Kapardinī कपर्दिनी (793)

Hair of Śiva is known as KapardaKaparda means braided and knotted hair (Śrī Rudraṁ V.4). His wife is Kapardinī

In Lagustava of Kālidāsa (verse 11) there is a reference to Her with braided and knotted hair (referring to Her Kāli form).

Kalāmālā कलामाला (794)

She wears a garland made out of sixty four Kalā-s (arts or tantra-s) that are referred to in nāma 236. Kalā is different from tantra-s. Kalā means art and tantra means tantra śāstra-s involving rituals.

Kalā also means arts. There are sixty four types of arts or Kalā-sKalā also means beauty, ma means limitless, and la means to bring. Based on this, it can be interpreted that She is of limitless beauty. In fact, anything associated with Her is limitless. 

Kāmadhuk कामधुक् (795)

She gives whatever is desired by Her devotees. The same meaning is conveyed in nāma 63. Lalitā triśatī nāma-s 43 and 240 also convey the same meaning. 

However this is subject to the condition laid down in Muṇḍaka Upaniṣad (III.i.10) which says “A person with pure mind can obtain whatever worlds or whatever things he wishes for.”

Saundarya Laharī (verse 4) says that “She is an expert in granting more than what is asked for. That too She does not give through Her hands, as with other gods and goddesses. She gives through Her lotus feet.”

Kāmarūpiṇī कामरूपिणी (796)

Kāma means Śiva. She is in the form of Śiva. They are not different. They have everything in common, except the complexion. Śiva is crystal white and She is dark red. Both of them sitting together appear like rising sun (Her red complexion is transfused with the colourless and translucent complexion of Śiva appearing like the rising sun. The dark red colour gets diffused making it appear as orange colour).

Brahman has the desire (kāma) to create the universe. Taittirīya Upaniṣad (II.vi.3) says “He (the Brahman) wished (thought within Himself) ‘I will be born as many’.”  She becomes the source of desire for creation. 

This nāma could also mean that She is capable of assuming various forms at Her will. Kāma means desire and rūpiṇī means form. 

Kalānidhiḥ कलानिधिः (797)

She is the source of kalā-s that have been discussed in nāma 794. Śiva Sūtra (I.3) says kalāśarīram which means ‘whose form is activity’. Only through Her activity, the universe is administered. In this context, this nāma means that She is the source of all activities, the Brahman.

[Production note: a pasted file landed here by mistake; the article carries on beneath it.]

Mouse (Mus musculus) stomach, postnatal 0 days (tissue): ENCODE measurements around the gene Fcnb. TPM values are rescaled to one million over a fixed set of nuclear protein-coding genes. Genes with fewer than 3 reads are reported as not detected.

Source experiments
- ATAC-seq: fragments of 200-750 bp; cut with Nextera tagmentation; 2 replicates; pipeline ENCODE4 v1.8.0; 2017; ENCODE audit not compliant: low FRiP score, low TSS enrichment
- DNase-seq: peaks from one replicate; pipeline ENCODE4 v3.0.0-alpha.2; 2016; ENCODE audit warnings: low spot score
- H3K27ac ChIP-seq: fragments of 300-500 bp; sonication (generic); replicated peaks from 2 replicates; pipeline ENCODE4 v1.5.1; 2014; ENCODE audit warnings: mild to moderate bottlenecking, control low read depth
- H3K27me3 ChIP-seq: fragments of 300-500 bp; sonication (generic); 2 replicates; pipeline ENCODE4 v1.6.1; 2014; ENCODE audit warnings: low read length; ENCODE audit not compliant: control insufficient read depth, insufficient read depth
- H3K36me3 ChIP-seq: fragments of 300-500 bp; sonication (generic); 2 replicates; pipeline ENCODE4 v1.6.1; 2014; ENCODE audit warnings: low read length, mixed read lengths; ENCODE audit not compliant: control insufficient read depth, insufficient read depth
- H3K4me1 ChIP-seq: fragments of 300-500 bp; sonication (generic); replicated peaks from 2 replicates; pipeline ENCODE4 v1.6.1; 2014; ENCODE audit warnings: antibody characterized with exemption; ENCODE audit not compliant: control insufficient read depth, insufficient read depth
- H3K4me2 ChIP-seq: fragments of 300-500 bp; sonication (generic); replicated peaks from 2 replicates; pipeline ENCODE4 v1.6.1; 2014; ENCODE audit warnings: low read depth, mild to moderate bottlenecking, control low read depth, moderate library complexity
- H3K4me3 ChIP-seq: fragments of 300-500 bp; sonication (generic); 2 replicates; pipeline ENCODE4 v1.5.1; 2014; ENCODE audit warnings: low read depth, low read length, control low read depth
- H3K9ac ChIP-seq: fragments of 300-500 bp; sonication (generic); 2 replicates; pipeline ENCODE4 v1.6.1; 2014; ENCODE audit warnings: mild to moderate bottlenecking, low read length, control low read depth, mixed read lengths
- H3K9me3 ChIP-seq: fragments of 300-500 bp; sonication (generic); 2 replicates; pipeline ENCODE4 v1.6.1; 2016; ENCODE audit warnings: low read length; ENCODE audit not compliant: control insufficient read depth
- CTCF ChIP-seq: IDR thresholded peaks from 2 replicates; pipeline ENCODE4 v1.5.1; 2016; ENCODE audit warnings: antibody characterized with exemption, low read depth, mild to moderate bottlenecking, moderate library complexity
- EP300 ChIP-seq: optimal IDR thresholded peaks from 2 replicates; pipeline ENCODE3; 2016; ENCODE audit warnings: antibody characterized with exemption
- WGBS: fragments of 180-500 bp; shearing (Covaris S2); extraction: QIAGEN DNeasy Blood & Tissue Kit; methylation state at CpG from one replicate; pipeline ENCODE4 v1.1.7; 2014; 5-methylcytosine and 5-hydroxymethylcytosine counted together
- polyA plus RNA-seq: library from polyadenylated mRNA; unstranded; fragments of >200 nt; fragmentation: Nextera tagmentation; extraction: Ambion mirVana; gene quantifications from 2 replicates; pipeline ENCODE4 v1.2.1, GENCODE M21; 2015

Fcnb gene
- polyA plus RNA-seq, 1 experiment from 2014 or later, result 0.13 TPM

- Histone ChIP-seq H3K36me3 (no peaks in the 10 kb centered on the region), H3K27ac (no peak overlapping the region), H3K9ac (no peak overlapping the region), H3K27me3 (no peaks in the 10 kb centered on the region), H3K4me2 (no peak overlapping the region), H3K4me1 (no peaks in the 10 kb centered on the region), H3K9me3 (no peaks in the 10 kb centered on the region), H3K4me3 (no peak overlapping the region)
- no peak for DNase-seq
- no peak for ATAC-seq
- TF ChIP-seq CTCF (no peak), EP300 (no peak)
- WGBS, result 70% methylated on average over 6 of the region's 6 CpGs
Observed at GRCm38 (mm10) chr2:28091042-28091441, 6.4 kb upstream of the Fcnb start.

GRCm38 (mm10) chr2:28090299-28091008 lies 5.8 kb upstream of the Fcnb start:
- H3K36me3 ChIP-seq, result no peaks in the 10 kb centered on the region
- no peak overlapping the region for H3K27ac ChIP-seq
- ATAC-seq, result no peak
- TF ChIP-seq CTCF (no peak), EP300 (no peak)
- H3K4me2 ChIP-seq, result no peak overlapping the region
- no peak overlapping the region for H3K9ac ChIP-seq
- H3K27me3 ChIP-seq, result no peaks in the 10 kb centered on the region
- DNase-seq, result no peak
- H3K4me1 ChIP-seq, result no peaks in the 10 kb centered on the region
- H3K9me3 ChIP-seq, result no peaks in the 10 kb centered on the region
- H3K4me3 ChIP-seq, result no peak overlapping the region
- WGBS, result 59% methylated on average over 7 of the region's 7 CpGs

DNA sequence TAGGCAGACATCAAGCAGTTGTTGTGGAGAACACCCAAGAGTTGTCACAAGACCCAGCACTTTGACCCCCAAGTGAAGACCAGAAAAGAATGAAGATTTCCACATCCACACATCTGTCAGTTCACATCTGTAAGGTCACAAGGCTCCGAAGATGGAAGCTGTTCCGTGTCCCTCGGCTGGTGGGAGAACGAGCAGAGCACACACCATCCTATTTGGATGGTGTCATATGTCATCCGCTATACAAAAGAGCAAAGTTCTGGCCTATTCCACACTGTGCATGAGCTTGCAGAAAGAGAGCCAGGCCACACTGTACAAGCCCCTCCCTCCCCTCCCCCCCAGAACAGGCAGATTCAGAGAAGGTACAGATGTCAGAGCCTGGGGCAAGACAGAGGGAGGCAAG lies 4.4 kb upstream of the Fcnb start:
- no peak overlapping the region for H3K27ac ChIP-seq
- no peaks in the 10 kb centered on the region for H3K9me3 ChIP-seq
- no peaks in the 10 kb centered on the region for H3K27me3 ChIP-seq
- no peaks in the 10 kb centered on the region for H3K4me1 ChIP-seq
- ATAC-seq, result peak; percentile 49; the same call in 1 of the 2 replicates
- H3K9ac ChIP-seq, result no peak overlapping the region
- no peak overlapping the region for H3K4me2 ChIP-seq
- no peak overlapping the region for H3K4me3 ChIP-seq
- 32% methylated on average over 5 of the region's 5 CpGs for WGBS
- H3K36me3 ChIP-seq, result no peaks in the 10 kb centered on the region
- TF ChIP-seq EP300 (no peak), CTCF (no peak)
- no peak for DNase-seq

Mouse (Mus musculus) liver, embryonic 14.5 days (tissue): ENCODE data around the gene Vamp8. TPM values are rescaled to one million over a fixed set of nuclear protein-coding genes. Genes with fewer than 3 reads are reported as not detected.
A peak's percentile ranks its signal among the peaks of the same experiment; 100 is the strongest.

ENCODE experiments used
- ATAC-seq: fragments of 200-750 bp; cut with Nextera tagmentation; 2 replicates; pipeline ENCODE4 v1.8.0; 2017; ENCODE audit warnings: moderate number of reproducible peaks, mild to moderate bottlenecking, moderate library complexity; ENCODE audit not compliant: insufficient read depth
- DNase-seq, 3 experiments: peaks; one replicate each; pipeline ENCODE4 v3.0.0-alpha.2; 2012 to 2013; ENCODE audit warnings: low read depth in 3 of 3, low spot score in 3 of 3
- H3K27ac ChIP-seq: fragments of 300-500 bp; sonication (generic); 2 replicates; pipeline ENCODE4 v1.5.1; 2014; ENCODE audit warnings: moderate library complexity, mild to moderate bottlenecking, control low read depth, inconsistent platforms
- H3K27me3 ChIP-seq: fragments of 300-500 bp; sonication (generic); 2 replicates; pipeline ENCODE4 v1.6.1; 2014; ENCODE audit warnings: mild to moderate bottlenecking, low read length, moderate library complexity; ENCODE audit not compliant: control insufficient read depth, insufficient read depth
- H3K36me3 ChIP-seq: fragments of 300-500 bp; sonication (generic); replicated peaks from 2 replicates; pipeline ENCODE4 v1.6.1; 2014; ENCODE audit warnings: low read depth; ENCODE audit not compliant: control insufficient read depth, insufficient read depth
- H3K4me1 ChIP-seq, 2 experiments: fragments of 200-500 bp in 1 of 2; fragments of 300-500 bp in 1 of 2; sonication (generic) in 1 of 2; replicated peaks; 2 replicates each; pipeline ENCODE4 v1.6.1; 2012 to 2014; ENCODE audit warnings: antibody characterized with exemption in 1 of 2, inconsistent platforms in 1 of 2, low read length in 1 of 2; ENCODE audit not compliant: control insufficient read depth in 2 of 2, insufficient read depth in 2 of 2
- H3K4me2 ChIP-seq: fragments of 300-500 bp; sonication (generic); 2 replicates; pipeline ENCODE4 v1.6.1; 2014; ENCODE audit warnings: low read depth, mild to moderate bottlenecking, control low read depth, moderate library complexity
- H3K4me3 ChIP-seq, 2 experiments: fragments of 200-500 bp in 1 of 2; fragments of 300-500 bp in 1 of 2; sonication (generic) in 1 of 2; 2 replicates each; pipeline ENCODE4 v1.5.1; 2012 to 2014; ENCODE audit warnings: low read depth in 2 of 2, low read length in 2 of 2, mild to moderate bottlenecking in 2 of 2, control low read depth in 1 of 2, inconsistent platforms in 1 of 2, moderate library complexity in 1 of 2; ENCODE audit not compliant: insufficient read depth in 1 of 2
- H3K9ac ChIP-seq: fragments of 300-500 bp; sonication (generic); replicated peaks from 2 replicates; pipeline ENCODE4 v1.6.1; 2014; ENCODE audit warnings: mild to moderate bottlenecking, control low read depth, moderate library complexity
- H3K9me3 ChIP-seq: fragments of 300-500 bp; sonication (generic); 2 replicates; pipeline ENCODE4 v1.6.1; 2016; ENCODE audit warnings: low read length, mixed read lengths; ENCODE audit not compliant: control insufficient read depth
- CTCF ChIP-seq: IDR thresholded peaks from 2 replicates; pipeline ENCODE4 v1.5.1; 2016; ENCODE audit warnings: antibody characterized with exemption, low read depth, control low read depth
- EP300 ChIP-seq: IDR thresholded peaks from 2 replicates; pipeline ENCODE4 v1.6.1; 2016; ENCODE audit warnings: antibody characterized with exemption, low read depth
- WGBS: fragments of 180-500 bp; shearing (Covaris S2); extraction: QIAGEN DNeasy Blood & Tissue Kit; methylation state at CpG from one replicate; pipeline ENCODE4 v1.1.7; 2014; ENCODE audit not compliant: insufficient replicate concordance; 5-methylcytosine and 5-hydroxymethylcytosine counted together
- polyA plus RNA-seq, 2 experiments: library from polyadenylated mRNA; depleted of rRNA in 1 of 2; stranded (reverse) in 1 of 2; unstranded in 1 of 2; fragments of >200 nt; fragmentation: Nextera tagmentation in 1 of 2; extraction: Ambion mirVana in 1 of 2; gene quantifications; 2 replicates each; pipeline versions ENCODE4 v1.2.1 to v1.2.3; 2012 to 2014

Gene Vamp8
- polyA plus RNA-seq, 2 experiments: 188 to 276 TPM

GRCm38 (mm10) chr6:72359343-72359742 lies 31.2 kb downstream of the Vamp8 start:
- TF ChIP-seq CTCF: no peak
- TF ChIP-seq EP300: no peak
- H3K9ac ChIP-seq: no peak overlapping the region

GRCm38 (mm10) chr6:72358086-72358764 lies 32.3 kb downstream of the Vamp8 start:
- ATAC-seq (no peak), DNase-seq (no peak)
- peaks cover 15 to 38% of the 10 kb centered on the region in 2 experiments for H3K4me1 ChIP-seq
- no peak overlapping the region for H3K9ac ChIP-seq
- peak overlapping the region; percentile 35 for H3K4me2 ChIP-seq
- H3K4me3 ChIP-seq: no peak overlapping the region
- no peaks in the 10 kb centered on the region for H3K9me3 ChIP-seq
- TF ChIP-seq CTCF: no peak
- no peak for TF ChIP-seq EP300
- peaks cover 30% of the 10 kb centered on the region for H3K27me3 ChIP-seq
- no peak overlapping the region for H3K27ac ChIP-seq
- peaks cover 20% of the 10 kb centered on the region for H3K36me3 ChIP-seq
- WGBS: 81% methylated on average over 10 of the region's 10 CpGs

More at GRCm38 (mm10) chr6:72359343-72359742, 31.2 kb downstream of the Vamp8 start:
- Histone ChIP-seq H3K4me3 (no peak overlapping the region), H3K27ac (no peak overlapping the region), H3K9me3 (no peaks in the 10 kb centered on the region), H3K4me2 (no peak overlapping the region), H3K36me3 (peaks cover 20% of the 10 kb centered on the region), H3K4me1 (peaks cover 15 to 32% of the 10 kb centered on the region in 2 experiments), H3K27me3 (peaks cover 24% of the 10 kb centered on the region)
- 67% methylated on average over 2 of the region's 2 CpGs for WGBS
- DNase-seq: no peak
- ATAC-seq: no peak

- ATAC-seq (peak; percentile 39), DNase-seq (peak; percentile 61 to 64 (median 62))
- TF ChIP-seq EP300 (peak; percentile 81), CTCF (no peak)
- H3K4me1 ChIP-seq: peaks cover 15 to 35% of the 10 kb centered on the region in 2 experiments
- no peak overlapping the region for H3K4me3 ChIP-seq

Kṛṣṇa says in Bhagavad Gīta (IV.33) “all actions without exception culminate in Knowledge (Brahman).”

Kāvyakalā काव्यकला (798)

Kāvya is one of the arts. Kāvya means endowed with the qualities of a sage or poet, descended or coming from a sage, prophetic, inspired, or poetical. This nāma means She is the inspiration or the source for kāvya-s. All kāvya-s are composed by dedicating (feminism in general like Sītā of Rāmāyaṇa) an eminent place for Her.

{Further reading on Rāmāyaṇa: This is a wonderful epic in poetic form composed by sage Vālmīki.  The epic contains 24,000 verses in Sanskrit in seven books known as Kāṇḍa-s. They are 1. Bāla-kāṇḍa or Ādi-kāṇḍa,  2. Ayodhyā-kāṇḍa,  3. Araṇya-kāṇḍa,  4. Kishkindhā-kāṇḍa,  5. Sundara-kāṇḍa,  6. Yuddha-kāṇḍa, and 7. Uttara-kāṇḍa.  Part of the first kāṇḍa and the seventh kāṇḍa are thought to be comparatively modern additions. Rāma's character, as described in the Rāmayaṇa, is that of a perfect man, who bears suffering and self-denial with superhuman patience.  Rama’s wife is Sītā}

Rasajñā रसज्ञा (799)

Rasa means essence or flavour. Rasa also means disposition of the heart or mind, religious sentiment (there are five rasa-s or rati-s forming the five degrees of bhakti, viz. śānti, dāsya, sākhya, vātsalya, and mādhurya. She is in the form of these five rasa-s. 

Saundarya Laharī (verse 51) refers to eight types of rasa-s. They are love, resentment, anger, wonder, fear, grace, smile and kindness. In addition to the above eight two more rasa-s contentment and fondness are also referred. 

This nāma means She is the finest of these rasa-s. 

Rasa-śevadhiḥ रस-शेवधिः (800)

She is the treasure receptacle of rasa. Taittirīya Upaniṣad (II.vii.2) says raso vi rasa. This translates into ‘that which is, that is to be identified as the sweetness (rasa) in everything.’ Anyone who has this sweetness knows the Self (the Brahman or bliss). The source of joy is the Brahman. When the source is realised, the joy transforms into bliss.